Students: Know Your Rights

At AUM, the safety and security of our students is a top priority. It’s important that you know your rights as a student, and also how you can be proactive in having a productive, safe, and enjoyable college career. We encourage you to review the areas below for more information on what you can expect of your fellow students and faculty, as well as strategies to help others and protect yourself.

Key Areas that Title IX covers
Title IX covers these areas for students: Access to higher education; athletics; career education; education for pregnant and parenting students; employment; learning environment; math and science; sexual harassment; and standardized testing.

Confidentiality 

  • If a student requests that his or her name not be used, all reasonable steps will be taken to respond and investigate consistent with the request, so long as doing so does not prevent the school from responding effectively and preventing the harassment of other students or the complainant. This does limit the University’s ability to respond.
  • If a student desires that details of the incident be kept confidential, the student should speak with on-campus counselors, campus health service providers, or off-campus rape crisis resources who can maintain confidentiality.
  • Students are encouraged to speak to officials of the institution to make formal reports of incident (i.e. deans, senior staff, administrators, supervisors, Campus Security Authorities, the Title IX Coordinator or Deputy Title IX Coordinators, and human resources).

Academic Accommodations and Interim Measures 
As an employee, your services may be required to facilitate an accommodation for a student. Those requests may include, but are not limited to:

  • Academic Schedules: Any student who has been affected by sex/gender discrimination or harassment who wishes to change his/her classroom or academic situation may discuss various options. Options include total University withdrawal, discrete course withdrawal, the ability to retake a class, receive tutoring or change the section.
  • Campus Room or Apartment: Any student who has been affected by sex/gender discrimination or harassment has the option of changing his/her on-campus housing assignment if alternate housing is reasonably available. If not, other options can be considered.
  • Interim Protective Measures: The University may take interim steps for the complainant as necessary before the final outcome of an investigation. Measures include, but are not limited to, no contact agreements, no trespass orders, interim suspension, and temporary removal from University housing may be taken if deemed appropriate.

Bystander Intervention 
All members of the AUM community are responsible for contributing to a safe and welcoming environment. The following steps can be taken by anyone to ensure our campus remains as safe as possible.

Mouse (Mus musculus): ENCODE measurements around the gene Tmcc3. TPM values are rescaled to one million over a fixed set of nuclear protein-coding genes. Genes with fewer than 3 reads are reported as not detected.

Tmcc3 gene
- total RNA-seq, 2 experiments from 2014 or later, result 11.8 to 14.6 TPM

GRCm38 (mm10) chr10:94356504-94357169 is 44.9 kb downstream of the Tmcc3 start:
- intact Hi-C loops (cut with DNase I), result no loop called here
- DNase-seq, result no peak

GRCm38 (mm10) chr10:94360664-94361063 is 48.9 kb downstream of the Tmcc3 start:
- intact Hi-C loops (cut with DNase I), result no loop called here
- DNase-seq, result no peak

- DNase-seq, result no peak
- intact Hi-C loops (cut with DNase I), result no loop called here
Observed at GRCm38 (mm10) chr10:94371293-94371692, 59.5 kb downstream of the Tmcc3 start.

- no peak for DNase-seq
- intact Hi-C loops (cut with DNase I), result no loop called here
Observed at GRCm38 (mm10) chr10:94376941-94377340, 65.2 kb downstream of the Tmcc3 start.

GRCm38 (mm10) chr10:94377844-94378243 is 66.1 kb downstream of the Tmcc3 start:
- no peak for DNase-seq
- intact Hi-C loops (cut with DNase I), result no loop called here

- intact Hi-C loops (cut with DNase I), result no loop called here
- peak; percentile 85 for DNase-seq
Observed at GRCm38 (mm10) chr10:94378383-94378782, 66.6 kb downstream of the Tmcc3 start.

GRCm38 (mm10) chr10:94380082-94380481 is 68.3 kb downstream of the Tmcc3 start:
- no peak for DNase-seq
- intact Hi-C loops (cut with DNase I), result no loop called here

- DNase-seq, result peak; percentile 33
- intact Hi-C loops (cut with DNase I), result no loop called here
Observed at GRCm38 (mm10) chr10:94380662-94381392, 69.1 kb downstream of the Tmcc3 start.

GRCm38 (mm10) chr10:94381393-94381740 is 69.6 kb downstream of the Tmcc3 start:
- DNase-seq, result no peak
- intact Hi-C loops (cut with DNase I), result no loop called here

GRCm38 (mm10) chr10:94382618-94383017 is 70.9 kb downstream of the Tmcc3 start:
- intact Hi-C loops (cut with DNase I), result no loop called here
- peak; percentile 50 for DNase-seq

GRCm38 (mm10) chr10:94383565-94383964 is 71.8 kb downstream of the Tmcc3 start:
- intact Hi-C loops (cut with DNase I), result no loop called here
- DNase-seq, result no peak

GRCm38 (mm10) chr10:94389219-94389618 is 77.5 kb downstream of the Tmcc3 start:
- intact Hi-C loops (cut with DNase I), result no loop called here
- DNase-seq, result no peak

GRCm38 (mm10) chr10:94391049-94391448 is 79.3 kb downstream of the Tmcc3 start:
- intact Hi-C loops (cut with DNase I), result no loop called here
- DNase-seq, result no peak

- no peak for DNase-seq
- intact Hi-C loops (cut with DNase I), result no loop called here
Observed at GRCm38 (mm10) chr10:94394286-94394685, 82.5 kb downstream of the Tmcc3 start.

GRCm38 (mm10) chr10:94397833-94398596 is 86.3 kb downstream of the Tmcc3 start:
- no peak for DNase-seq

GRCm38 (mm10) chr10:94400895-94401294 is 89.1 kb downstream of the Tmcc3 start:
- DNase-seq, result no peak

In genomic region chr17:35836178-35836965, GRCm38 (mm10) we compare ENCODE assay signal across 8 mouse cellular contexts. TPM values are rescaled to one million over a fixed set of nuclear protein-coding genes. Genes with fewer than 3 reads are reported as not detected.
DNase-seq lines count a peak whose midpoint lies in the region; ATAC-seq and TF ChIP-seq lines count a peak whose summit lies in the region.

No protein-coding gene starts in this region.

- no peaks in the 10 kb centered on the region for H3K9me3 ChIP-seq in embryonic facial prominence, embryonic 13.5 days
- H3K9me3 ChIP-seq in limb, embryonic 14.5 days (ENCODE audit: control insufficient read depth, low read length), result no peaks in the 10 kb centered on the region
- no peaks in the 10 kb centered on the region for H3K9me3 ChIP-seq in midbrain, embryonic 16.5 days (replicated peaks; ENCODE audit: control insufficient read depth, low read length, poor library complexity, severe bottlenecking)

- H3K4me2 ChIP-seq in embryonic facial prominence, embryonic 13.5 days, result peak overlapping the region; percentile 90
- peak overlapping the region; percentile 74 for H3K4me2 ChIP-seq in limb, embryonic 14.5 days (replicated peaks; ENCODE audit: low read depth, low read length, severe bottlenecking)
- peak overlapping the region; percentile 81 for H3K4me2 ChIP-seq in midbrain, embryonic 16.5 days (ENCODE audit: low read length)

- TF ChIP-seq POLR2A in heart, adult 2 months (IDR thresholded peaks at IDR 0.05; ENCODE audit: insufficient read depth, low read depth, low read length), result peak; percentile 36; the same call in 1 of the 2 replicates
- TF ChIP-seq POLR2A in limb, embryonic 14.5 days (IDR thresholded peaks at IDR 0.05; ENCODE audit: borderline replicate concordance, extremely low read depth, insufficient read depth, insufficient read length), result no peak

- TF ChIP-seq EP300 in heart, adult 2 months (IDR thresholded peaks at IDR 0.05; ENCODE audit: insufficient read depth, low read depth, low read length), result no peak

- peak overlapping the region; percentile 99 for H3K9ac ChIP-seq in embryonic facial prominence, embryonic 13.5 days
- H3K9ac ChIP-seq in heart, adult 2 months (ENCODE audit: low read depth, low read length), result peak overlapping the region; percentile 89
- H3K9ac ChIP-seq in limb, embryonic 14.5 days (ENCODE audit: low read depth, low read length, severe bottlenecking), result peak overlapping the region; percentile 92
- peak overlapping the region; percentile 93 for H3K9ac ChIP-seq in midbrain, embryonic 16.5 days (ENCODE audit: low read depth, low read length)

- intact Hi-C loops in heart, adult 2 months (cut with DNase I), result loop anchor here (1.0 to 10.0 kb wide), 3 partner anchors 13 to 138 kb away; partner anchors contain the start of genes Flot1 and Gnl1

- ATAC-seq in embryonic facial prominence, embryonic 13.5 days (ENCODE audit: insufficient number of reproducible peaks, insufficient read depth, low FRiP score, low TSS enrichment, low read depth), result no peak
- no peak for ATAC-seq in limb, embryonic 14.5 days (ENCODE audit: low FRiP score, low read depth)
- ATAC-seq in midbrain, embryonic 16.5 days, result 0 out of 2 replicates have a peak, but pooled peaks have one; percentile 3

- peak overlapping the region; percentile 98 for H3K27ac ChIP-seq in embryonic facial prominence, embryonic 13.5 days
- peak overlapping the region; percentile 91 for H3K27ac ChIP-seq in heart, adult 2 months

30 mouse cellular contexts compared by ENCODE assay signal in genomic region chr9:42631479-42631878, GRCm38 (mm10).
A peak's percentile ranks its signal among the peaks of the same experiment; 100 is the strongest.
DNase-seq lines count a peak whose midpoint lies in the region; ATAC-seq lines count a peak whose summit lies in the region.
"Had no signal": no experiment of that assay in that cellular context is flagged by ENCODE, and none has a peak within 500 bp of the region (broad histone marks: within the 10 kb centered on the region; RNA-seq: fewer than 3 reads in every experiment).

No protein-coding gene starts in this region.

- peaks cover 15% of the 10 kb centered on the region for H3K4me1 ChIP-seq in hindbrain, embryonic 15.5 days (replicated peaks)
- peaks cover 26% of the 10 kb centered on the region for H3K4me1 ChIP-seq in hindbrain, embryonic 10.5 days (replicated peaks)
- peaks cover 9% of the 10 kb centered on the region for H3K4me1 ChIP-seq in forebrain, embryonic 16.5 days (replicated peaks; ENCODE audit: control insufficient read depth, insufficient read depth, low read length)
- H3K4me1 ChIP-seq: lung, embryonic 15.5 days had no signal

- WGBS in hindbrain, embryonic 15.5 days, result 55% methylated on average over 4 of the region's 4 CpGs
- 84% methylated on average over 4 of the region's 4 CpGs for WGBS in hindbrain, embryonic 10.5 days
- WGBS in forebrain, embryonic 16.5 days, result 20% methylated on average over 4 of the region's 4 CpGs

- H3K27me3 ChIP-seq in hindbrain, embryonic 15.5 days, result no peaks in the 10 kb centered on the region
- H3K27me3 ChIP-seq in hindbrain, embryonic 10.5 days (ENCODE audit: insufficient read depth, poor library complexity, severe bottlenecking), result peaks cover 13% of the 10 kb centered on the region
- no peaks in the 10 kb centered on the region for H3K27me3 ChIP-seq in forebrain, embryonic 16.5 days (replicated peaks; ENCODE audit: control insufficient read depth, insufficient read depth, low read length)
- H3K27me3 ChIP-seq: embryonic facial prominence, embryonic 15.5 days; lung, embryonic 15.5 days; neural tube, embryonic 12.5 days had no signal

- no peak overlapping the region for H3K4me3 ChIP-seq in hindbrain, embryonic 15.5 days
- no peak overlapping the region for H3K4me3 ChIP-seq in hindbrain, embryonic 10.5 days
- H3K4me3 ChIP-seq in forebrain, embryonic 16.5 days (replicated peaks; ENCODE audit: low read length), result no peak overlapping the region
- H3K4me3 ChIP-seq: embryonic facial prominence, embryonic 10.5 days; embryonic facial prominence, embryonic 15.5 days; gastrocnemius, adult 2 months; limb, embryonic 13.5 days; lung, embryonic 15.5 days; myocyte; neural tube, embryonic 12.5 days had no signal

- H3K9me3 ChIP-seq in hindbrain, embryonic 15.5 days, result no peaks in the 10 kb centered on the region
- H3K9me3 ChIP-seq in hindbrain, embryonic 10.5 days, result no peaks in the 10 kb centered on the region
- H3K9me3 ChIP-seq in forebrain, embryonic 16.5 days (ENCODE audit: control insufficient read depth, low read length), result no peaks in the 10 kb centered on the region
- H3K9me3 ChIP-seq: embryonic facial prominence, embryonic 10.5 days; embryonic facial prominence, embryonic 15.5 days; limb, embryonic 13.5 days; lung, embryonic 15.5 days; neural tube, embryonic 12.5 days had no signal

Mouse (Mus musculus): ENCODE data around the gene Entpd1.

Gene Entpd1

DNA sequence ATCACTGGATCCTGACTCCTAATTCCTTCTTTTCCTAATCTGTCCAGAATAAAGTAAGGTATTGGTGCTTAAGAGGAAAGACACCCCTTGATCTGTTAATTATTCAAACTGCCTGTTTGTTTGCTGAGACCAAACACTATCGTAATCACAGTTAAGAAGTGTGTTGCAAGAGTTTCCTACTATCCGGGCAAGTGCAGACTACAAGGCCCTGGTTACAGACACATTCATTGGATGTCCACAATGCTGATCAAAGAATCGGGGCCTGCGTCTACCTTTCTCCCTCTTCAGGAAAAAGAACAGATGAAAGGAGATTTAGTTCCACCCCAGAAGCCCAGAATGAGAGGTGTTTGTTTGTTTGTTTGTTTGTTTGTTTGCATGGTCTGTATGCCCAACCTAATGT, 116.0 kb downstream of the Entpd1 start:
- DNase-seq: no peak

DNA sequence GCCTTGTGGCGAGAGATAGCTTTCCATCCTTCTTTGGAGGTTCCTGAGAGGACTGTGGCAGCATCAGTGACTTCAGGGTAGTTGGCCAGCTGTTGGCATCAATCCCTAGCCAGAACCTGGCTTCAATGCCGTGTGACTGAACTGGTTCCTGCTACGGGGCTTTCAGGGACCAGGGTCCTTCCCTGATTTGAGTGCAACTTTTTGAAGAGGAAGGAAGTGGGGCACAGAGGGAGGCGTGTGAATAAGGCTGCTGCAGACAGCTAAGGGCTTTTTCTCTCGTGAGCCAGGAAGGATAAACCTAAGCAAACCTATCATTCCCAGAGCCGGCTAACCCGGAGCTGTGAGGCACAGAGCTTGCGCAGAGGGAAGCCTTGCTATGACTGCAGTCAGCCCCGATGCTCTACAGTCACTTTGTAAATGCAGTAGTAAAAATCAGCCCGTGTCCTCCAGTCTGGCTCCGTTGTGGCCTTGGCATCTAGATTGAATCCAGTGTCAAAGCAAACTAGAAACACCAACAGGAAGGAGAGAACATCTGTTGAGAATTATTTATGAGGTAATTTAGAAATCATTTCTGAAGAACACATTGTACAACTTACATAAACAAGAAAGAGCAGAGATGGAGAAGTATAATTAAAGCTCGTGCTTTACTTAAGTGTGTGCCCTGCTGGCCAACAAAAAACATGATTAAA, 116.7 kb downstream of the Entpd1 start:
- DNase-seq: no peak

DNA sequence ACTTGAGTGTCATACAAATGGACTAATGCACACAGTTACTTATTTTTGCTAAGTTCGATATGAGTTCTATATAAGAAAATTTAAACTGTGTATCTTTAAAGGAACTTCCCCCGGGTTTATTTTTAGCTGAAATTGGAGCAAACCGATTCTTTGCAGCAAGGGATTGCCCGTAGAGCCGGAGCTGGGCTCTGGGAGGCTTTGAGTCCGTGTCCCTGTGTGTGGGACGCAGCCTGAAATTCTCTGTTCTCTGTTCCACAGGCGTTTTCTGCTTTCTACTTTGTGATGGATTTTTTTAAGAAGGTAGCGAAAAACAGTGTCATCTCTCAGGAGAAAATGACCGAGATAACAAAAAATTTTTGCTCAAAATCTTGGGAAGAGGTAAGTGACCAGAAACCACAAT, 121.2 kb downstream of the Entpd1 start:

• Remember that no one has the right to be violent, even if two people are dating.
  • Be honest and direct whenever possible.
  • Speak up when you hear threatening language.
  • Hold people accountable for their actions.
  • Respectfully challenge comments that are inappropriate.
  • Recruit help if necessary.
  • Stay safe and if things get out of hand or become too serious, contact campus police at 334-244-3424.

Strategies to Create Safe Environments

  • Discuss with your partner the level of intimacy with which you are comfortable. 
  • Keep the lines of communication open throughout your relationship and be willing to change the course at any time someone states they want to do things differently than what was initially been agreed upon.
  • Say “No” clearly and firmly to any activity you do not wish to engage in.
  • Honor the word “No” at face value and understand there is no hidden meaning.
  • Try to leave any situation that feels unsafe.
  • Find someone nearby and ask for help.
  • Take affirmative responsibility for your alcohol intake or drug use and acknowledge that alcohol and drugs lower your sexual inhibitions and may make you vulnerable to someone who views a drunk or high person as a sexual opportunity. 
  • Never accept a drink from someone you do not know well or trust.
  • Take care of your friends and ask that they take care of you. A real friend will challenge you if you are about to make a mistake. Respect them when they do.
  • Realize that your potential partner could be intimidated by you, or fearful. You may have a power advantage simply because of your gender or size. Never abuse that power.
  • Understand that consent to some form of sexual behavior does not automatically imply consent to any other forms of sexual behavior.
  • Consent may be initially given but can be withdrawn at any time.
  • Consent cannot be given when a person is incapacitated caused by a lack of consciousness or being asleep, intoxication, physically or mentally incapable, or if an individual otherwise cannot consent. 
  • Silence and passivity are not an indication of consent. Affirmative consent is a knowing, voluntary, and mutual agreement among all participants to engage in sexual activity. 
  • It is never OK to make threats or enact physical or emotional harm to a partner.
  • Tell someone if you are in a relationship with someone who tries to intimidate or control you by destroying your property, taking your keys or phone, threatening to harm themselves or you, or limiting your contact with others.